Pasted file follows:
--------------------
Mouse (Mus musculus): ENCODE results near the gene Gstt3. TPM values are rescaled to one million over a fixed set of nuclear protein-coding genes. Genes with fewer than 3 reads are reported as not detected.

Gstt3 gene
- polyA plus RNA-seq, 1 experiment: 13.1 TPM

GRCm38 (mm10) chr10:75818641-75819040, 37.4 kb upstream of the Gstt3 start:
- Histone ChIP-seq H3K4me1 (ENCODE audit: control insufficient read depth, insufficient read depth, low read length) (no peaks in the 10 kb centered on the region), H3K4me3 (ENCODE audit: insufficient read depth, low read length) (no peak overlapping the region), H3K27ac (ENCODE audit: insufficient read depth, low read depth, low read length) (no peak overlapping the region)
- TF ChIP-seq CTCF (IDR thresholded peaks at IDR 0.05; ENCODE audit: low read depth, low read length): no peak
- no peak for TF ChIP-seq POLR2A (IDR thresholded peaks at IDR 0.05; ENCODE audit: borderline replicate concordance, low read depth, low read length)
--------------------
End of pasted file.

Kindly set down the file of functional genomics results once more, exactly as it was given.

Mouse (Mus musculus): ENCODE results near the gene Gstt3. TPM values are rescaled to one million over a fixed set of nuclear protein-coding genes. Genes with fewer than 3 reads are reported as not detected.

Gstt3 gene
- polyA plus RNA-seq, 1 experiment: 13.1 TPM

GRCm38 (mm10) chr10:75818641-75819040, 37.4 kb upstream of the Gstt3 start:
- Histone ChIP-seq H3K4me1 (ENCODE audit: control insufficient read depth, insufficient read depth, low read length) (no peaks in the 10 kb centered on the region), H3K4me3 (ENCODE audit: insufficient read depth, low read length) (no peak overlapping the region), H3K27ac (ENCODE audit: insufficient read depth, low read depth, low read length) (no peak overlapping the region)
- TF ChIP-seq CTCF (IDR thresholded peaks at IDR 0.05; ENCODE audit: low read depth, low read length): no peak
- no peak for TF ChIP-seq POLR2A (IDR thresholded peaks at IDR 0.05; ENCODE audit: borderline replicate concordance, low read depth, low read length)